There is some evidence that variable pay is an important and increasing means of wage flexibility in the UK economy. Data from NES (for full-time workers) shows that during the (low inflation) period of 1993-9, 19% of individuals remaining in the same job experienced a pay cut, with those in receipt of incentive pay twice as likely than those without (Nickell and Quintini, 2003). (The same study showed that a further 4% received a ‘zero’ increase in the same period). The LFS, which is a survey of employees, found that 14% of individuals (in the same job) received a cut in base pay in 2002, and around 10% a zero increase (Pissarides, 2003). In terms of gross pay, which includes bonuses and overtime pay, 35% reported a reduction (and only 2% no change). However these studies do not indicate whether a pay cut or freeze was introduced unilaterally or by collective bargaining, nor do they differentiate by sector. It is likely that this practice is more common in manufacturing than in banking, which though highly competitive is also a more profitable sector. The manufacturers’ association EEF reports that during the three months to the end of October 2006, the number of companies reporting that they had frozen pay rose slightly to just over 5% of all settlements. The number of companies reporting that they had deferred their pay settlement also rose to just over 2.5% of all settlements, the highest figure since January 2006. However, again no information is provided whether this was by collective agreement.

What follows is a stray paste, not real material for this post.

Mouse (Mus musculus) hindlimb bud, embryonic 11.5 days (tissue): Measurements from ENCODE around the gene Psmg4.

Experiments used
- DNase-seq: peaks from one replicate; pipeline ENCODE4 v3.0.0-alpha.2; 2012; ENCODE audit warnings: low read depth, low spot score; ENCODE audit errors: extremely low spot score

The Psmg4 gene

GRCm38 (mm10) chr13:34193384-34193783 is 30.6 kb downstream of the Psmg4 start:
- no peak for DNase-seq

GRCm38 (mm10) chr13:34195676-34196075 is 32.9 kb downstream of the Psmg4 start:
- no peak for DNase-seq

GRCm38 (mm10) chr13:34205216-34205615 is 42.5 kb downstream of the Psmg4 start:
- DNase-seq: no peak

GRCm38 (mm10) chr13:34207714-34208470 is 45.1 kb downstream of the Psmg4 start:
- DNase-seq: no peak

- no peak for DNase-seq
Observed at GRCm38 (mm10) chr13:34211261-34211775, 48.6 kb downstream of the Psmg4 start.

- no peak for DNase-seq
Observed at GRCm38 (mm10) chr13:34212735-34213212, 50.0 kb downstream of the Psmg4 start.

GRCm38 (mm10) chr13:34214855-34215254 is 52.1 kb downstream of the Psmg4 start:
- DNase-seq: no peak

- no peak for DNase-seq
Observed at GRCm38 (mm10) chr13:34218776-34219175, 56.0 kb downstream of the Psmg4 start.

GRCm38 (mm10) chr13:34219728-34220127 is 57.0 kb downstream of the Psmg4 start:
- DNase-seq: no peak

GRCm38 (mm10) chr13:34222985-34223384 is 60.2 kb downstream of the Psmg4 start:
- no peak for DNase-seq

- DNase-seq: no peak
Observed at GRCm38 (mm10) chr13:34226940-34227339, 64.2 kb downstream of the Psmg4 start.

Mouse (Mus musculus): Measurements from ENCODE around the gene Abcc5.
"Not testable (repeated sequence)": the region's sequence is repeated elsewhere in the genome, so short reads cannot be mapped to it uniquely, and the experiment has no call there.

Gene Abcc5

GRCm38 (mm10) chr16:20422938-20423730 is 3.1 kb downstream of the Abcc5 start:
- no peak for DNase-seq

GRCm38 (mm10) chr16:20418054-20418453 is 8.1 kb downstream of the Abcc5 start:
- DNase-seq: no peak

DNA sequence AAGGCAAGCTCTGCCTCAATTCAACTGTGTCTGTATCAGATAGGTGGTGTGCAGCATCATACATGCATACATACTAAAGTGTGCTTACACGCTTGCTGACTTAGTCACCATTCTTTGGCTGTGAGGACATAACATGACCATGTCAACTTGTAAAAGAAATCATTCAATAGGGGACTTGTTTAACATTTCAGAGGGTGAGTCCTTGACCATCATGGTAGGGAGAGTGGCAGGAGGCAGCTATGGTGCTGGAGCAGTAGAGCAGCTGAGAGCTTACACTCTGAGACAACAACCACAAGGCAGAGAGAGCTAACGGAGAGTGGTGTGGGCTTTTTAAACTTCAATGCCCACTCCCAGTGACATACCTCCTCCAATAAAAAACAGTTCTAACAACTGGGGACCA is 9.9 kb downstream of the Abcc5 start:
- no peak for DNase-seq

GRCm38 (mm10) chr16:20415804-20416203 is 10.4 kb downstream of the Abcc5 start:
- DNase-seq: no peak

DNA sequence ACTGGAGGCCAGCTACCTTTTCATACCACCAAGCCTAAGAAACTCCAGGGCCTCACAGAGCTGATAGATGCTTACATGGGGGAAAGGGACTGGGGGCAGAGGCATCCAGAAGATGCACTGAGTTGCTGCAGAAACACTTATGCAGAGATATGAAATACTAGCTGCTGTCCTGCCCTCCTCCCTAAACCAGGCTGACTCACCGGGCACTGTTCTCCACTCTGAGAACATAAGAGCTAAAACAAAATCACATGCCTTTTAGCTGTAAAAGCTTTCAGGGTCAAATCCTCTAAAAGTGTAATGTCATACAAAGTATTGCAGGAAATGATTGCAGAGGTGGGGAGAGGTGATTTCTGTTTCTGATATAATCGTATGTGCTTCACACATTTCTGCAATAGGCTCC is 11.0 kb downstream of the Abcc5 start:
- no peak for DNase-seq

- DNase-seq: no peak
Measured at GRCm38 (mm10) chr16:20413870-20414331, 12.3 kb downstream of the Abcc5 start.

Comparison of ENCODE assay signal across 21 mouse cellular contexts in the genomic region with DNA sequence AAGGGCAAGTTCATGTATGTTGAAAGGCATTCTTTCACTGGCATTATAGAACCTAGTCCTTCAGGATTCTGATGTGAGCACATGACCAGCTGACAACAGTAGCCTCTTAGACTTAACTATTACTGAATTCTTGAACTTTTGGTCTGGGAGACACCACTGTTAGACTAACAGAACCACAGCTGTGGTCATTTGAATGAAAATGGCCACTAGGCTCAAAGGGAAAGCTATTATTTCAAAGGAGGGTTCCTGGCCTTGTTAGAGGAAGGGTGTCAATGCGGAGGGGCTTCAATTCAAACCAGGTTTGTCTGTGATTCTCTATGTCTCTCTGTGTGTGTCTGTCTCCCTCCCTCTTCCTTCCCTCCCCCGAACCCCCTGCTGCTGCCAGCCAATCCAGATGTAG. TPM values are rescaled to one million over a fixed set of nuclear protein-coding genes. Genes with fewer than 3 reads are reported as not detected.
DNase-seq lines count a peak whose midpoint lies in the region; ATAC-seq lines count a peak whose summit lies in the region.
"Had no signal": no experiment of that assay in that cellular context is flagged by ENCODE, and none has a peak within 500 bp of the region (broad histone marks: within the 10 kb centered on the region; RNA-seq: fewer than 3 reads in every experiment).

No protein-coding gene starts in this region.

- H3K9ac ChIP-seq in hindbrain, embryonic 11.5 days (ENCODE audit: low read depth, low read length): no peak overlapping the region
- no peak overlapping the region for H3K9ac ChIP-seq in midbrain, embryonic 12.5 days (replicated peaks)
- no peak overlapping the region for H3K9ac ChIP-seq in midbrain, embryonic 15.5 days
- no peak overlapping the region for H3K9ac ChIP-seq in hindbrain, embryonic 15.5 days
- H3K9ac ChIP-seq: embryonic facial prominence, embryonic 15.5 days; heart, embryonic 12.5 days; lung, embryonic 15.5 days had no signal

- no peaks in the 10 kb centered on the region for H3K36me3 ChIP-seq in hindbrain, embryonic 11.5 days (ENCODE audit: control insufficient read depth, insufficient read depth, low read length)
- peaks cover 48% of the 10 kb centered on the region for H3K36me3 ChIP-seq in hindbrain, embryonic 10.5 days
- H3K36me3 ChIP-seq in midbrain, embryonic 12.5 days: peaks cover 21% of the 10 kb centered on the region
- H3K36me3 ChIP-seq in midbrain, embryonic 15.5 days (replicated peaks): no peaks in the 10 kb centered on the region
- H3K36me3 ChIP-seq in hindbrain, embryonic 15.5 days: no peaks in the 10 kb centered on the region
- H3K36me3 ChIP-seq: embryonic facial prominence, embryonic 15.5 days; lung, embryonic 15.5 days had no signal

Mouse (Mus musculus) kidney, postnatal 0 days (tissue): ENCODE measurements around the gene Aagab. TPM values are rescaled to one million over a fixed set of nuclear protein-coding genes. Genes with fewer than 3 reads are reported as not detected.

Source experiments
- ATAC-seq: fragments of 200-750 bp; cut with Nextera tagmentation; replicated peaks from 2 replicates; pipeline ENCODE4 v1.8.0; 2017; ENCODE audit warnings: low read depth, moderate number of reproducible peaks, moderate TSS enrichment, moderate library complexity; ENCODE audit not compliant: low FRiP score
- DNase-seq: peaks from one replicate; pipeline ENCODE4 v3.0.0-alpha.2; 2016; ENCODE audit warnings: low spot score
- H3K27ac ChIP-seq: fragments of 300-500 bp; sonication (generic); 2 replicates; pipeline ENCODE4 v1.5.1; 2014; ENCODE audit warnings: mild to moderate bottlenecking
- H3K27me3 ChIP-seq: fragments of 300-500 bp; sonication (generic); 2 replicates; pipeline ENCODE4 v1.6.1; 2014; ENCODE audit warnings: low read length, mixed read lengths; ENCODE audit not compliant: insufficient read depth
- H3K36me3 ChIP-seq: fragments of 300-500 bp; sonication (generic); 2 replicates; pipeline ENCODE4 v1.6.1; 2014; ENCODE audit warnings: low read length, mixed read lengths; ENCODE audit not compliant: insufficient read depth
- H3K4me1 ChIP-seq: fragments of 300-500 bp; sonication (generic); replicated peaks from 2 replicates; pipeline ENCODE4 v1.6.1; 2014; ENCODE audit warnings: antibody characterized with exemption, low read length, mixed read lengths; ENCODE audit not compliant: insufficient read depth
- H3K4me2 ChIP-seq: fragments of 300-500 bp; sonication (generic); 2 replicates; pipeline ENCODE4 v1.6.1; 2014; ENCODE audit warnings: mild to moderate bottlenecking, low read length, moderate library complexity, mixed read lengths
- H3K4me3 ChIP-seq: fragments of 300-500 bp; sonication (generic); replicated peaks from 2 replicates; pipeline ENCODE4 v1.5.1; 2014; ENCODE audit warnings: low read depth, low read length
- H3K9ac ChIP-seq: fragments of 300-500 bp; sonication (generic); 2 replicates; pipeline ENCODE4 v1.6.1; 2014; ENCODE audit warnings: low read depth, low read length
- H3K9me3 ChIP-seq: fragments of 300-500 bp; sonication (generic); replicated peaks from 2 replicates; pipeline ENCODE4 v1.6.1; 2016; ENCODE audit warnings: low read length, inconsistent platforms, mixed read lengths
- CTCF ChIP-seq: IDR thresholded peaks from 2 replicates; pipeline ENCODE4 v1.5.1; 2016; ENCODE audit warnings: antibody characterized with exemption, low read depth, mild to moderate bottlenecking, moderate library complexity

2) In the relevant sector(s), are organisations without collective bargaining

a) any more likely to implement wage freezes or below-inflation increases to base pay?b) more or less likely to use VPS than organisations covered by collective bargaining?

Sector-specific data is not readily available, but analysis of the WERS 1990 and 1998 datasets suggests that pay individualisation, via individual contracts or pay negotiations, or performance-related pay, is not linked to the decline of collective bargaining (Charlwood, 2007). Continuing workplaces that had abandoned collective bargaining were actually less likely to use performance-related pay, suggesting a ‘voice’ and ‘legitimacy’ role for trade unions in managing more complex pay arrangements. Certainly, banking and – to a lesser extent - manufacturing companies are at the forefront of different types of VPS even though they remain amongst the most relatively heavily-unionised of the private sectors.

3) Are VPS in the relevant sector(s) regulated by provisions in company agreements with unions and/or works councils?